December 31, 2021, unless an exception applies, before referring
certain 120-day delinquent accounts for foreclosure the servicer
must make sure at least one of the temporary procedural safeguards
has been met.

Procedural Safeguards. The three temporary
procedural safeguards are:

  1. The borrower was evaluated based on a
    complete loss mitigation application and existing foreclosure
    protection conditions are met
    . To meet this safeguard, the
    servicer must confirm that:

    • The borrower submitted a complete loss mitigation application,
      and the servicer evaluated the application.

    • The borrower remained delinquent since submission of the loss
      mitigation application.

    • The foreclosure protection conditions in the existing Rules
      discussed above, are met, such that a servicer is permitted by the
      Rules to make a foreclosure referral.

  2. The property is abandoned. To meet this safeguard, applicable
    state or local law must consider the property securing the mortgage
    abandoned when referred to foreclosure.

  3. The borrower is unresponsive to
    servicer outreach
    . To meet this safeguard, the servicer must
    not have received any communications from the borrower in the 90
    days prior to the foreclosure referral and the servicer must
    confirm:

    • It has complied with the early intervention live contact
      requirements in the Mortgage Servicing Rules during that 90-day
      period.

    • It has provided the early intervention 45-day written notice
      required by the Mortgage Servicing Rules. The servicer must have
      sent the notice at least 10 but no more than 45 days before
      foreclosure referral.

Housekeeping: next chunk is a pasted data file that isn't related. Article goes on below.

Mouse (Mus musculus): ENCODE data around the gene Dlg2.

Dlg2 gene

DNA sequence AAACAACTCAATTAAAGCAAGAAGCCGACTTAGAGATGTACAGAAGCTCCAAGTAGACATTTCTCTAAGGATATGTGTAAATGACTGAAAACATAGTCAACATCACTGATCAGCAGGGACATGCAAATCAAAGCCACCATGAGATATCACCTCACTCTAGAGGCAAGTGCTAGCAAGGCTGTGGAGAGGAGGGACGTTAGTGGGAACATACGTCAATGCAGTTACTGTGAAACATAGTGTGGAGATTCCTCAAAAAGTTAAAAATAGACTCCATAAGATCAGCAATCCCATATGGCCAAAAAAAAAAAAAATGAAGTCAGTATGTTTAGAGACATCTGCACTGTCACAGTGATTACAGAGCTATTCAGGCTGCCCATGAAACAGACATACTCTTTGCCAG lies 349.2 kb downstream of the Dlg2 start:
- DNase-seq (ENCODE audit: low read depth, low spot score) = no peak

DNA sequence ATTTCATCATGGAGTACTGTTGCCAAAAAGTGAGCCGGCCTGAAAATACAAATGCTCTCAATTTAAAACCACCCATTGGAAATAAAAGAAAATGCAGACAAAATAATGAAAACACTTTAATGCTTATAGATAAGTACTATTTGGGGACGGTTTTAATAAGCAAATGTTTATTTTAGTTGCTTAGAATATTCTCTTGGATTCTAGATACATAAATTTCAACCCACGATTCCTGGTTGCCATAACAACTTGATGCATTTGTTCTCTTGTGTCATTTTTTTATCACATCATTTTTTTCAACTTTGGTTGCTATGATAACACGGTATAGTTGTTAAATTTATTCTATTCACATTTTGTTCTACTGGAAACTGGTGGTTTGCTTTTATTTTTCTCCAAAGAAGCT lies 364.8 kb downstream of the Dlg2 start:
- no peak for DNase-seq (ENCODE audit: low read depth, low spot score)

• It has complied with all loss mitigation notice requirements in
      the Mortgage Servicing Rules during that 90-day period, such as the
      notice of an incomplete loss mitigation application.

    • The borrower’s forbearance program, if applicable, ended at
      least 30 days before foreclosure referral.

Exceptions. The temporary procedural safeguards
are not required if:

  • The foreclosure referral occurs (as permitted by applicable
    law) on or after January 1, 2022.

  • The borrower was more than 120 days delinquent prior to March
    1, 2020.

  • The applicable statute of limitations will expire before
    January 1, 2022.

If the servicer has met the temporary procedural safeguards, or
if the safeguards do not apply, the servicer may proceed with
foreclosure referral, to the extent permitted by other law and the
existing foreclosure protections in the Rules. If the temporary
procedural safeguards apply, a servicer is required to maintain
records that evidence the servicer complied with them.

B. Loss Mitigation: COVID-19-related Streamlined Loan
Modifications

Currently, the Rules generally prohibit a servicer from evading
the requirement to evaluate a complete loss mitigation application
for all loss mitigation options available to the borrower by
offering a loss mitigation option based on the evaluation of any
information provided by a borrower in connection with an incomplete
loss mitigation application. However, the Rules offer certain
exceptions to this general prohibition, allowing some loss
mitigation offers that are not based on the evaluation of a
complete application, such as offers of certain short-term payment
forbearance programs and certain COVID-19-related loss mitigation
options.

The Amendments add a new exception, permitting servicers to
offer certain COVID-19-related loan modification options based on
the evaluation of an incomplete application. To qualify for this
exception, the loan modification program must:

  1. Limit loan term The loan modification must
    not extend the loan term more than 40 years from the date the
    modification is effective.

  2. Limit periodic payment The loan
    modification must not increase the borrower’s monthly principal
    and interest payment beyond the amount that was required prior to
    the modification.